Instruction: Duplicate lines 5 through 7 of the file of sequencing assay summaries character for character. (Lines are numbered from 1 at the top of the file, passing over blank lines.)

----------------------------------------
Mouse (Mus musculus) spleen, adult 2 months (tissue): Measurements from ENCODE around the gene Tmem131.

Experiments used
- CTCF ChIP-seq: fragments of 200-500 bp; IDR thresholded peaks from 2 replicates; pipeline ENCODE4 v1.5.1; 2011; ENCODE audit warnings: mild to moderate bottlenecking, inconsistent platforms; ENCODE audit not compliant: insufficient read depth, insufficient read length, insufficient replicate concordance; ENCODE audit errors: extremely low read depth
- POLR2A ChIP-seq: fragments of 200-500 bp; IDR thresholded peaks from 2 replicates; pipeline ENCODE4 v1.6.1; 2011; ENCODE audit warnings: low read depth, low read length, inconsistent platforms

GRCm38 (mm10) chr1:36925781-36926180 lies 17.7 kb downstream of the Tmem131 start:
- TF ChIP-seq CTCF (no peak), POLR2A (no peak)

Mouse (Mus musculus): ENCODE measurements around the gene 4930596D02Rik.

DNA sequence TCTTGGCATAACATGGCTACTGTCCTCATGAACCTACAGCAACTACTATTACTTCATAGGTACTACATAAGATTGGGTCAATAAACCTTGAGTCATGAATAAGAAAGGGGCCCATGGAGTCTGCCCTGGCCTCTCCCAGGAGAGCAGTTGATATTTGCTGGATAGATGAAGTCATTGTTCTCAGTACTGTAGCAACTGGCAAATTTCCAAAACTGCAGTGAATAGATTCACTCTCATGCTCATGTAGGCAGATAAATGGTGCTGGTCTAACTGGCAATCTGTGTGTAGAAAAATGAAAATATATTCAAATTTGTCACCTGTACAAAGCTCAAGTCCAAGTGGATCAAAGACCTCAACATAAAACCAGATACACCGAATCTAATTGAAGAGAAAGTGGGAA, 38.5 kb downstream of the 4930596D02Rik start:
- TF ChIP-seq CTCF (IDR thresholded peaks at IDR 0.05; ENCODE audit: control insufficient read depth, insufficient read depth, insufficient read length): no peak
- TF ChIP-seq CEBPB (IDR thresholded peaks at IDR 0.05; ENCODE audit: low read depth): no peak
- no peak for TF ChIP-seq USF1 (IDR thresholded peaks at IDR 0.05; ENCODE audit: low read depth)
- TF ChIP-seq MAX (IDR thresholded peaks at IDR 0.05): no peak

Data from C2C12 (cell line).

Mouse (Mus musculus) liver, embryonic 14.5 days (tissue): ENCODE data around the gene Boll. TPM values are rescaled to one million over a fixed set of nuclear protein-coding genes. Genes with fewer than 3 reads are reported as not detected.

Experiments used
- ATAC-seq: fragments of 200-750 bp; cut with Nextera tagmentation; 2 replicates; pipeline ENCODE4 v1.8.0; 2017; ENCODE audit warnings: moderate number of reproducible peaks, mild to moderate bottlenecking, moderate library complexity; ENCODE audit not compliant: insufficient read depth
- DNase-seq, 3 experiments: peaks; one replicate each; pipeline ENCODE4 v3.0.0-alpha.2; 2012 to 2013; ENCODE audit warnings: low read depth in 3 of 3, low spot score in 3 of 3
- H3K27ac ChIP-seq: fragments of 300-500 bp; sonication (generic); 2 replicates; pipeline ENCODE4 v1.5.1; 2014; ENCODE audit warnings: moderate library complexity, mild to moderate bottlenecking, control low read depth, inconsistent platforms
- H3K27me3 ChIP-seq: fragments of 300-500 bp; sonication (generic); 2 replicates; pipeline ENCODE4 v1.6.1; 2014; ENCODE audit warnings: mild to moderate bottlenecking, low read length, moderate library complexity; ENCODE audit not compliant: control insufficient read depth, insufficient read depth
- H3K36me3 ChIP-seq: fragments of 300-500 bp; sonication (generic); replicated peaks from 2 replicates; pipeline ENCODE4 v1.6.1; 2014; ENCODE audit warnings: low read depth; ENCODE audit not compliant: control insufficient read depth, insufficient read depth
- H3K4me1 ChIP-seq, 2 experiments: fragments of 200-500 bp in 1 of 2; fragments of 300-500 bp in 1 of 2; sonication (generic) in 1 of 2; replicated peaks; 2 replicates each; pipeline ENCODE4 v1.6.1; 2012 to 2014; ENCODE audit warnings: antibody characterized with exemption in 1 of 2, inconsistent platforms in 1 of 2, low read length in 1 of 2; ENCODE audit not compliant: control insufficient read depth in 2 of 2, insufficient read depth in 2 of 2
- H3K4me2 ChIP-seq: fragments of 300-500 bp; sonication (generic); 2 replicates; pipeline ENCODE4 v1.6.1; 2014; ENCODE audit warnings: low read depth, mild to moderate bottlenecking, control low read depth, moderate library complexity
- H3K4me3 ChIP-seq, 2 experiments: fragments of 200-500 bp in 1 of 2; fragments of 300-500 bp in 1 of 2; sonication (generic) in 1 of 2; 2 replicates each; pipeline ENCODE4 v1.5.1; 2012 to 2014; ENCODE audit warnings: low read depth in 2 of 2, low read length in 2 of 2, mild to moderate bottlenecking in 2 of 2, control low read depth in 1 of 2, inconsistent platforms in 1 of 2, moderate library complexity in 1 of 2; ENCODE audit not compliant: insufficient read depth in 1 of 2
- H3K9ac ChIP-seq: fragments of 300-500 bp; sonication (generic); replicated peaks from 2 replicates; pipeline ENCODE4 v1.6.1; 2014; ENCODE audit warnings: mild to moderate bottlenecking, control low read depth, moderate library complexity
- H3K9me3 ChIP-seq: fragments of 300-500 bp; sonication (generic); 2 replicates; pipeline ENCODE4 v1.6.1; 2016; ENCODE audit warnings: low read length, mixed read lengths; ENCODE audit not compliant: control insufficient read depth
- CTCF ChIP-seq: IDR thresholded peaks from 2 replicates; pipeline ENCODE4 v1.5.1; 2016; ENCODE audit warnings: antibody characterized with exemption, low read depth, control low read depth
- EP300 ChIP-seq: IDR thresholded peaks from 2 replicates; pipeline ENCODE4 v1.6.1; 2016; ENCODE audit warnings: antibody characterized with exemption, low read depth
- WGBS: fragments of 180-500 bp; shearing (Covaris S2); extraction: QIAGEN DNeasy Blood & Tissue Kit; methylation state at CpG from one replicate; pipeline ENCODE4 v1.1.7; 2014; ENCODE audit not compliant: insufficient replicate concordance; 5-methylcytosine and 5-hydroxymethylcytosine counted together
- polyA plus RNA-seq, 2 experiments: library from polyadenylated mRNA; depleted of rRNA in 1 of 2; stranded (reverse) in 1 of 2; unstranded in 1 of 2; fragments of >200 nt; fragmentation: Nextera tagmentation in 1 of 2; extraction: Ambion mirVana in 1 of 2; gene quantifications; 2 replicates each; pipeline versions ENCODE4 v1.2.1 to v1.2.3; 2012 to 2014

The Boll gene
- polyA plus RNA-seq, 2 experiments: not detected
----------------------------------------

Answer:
GRCm38 (mm10) chr1:36925781-36926180 lies 17.7 kb downstream of the Tmem131 start:
- TF ChIP-seq CTCF (no peak), POLR2A (no peak)

Mouse (Mus musculus): ENCODE measurements around the gene 4930596D02Rik.